Armstrong v. Armstrong
In Armstrong v. Armstrong, 350 U.S. 568, 76 S.Ct. 629, 633, 100 L.Ed. 705 (1956), the facts were that the husband while residing in Florida filed a suit for divorce from his wife who had separated from him and established a residence in Ohio.
Service on the wife in this divorce action was constructive only; she was not personally served and made no appearance in the suit.
A divorce was granted the husband in a decree containing among other recitals, this language dealing with the matter of alimony:
'This court, therefore, finds the defendant has not come into this court in good faith or made any claim to the equitable conscience of the court and has made no showing of any need on her part for alimony. It is, therefore, specifically decreed that no award of alimony be made to the defendant.'
Later the wife instituted a suit in Ohio for divorce and alimony. The husband appeared in that suit and set up the divorce obtained by him in Florida. The Ohio court denied the wife's prayer for a divorce, because the Florida court had already decreed a divorce to the husband, but the Ohio court proceeded to pass on the question of alimony and granted alimony to the wife. The judgments were affirmed by the Ohio appellate courts (99 Ohio App. 7, 130 N.E.2d 710; 162 Ohio St. 406, 123 N.E.2d 267).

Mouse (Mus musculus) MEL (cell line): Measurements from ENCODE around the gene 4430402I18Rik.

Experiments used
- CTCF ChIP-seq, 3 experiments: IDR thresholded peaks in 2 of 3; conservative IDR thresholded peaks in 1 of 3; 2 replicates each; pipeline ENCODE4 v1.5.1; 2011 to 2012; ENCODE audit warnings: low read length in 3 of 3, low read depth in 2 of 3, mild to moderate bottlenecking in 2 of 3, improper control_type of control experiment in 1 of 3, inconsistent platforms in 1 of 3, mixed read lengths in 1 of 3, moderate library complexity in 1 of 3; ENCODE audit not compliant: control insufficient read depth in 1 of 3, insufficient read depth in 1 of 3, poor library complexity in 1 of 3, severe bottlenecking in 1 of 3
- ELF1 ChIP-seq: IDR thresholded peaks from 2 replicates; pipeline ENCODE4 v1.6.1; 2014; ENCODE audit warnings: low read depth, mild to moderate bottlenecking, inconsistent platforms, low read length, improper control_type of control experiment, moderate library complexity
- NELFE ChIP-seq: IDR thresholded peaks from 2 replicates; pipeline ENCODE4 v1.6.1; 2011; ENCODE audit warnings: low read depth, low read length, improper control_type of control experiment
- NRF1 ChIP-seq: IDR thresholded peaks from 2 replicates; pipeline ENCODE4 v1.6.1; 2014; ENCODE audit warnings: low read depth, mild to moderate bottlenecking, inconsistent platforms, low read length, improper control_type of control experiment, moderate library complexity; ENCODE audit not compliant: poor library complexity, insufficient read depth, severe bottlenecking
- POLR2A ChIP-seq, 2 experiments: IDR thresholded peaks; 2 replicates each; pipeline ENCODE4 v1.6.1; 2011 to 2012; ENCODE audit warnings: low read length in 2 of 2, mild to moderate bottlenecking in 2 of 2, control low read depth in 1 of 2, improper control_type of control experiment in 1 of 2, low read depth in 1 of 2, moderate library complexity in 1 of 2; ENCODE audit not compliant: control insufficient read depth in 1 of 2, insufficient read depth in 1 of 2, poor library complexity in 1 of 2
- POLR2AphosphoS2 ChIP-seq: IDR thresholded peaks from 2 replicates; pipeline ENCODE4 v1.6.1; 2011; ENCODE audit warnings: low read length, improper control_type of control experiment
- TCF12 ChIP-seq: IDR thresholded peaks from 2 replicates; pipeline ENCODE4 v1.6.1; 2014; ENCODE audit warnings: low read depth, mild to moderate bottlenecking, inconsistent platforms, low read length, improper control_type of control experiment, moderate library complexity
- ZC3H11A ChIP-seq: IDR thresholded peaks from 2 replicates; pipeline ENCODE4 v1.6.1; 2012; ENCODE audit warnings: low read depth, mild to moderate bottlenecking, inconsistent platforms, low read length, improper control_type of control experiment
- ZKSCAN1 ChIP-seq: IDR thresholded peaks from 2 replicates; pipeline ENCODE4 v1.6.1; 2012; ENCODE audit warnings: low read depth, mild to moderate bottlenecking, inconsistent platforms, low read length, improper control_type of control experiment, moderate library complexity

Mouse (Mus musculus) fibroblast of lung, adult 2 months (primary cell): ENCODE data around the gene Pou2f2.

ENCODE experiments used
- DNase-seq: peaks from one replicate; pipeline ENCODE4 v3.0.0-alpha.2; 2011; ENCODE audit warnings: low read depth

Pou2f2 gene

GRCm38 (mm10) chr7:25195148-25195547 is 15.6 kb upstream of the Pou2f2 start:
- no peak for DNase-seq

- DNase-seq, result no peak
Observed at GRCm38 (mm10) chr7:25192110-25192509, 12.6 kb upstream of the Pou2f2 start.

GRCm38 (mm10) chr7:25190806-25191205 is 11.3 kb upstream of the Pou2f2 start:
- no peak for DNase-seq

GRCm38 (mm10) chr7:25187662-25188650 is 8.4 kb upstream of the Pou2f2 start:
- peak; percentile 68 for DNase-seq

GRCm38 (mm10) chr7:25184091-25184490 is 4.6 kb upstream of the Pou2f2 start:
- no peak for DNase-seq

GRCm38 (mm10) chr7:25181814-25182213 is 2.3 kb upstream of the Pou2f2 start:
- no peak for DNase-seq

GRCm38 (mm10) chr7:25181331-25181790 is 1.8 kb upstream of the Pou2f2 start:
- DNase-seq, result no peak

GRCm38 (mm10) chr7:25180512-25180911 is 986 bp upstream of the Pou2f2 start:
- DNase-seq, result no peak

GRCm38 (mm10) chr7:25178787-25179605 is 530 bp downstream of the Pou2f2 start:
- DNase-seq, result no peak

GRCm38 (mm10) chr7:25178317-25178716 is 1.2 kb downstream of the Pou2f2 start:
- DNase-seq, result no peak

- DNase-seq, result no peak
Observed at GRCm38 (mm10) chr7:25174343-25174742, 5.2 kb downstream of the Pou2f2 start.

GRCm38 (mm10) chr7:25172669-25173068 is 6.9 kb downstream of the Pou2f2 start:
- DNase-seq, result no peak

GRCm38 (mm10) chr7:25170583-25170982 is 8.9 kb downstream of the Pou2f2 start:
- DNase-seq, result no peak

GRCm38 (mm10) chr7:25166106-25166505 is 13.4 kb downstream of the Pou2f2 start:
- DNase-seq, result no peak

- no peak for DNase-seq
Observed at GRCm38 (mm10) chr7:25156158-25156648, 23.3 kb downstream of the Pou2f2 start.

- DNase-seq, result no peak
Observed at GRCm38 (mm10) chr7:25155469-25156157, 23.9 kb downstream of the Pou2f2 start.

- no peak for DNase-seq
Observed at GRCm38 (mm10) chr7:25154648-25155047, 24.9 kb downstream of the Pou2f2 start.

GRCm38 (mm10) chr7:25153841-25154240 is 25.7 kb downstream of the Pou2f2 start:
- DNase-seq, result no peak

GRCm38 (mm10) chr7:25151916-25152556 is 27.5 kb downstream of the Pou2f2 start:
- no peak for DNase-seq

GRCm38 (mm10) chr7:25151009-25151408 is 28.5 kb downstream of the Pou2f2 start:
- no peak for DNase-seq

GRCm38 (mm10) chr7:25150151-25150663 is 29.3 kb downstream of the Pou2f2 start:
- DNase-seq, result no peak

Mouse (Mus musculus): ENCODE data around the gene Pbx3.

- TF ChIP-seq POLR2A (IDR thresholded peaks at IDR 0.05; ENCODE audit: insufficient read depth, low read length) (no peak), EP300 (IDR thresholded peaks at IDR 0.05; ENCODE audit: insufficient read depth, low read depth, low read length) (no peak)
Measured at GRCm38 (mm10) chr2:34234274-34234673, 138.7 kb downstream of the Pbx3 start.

On certiorari to the Supreme Court of the United States the husband contended that the Ohio courts had denied full faith and credit to the Florida decree in that, as the husband contended, that decree had not only granted him a divorce but had passed on and denied the wife's right to alimony. The entire membership of the Supreme Court concurred in affirming the judgment of the Ohio court but from different approaches. The majority of the court took the view that the Florida court had not determined the wife's right to alimony. Referring to that part of the decree hereinbefore quoted, the court said:
'Taken literally, that language means only that, for the reasons it gave, the court would refrain from making an affirmative award of alimony to the wife, not that it adjudicated in favor of the husband that his wife was not entitled to alimony.'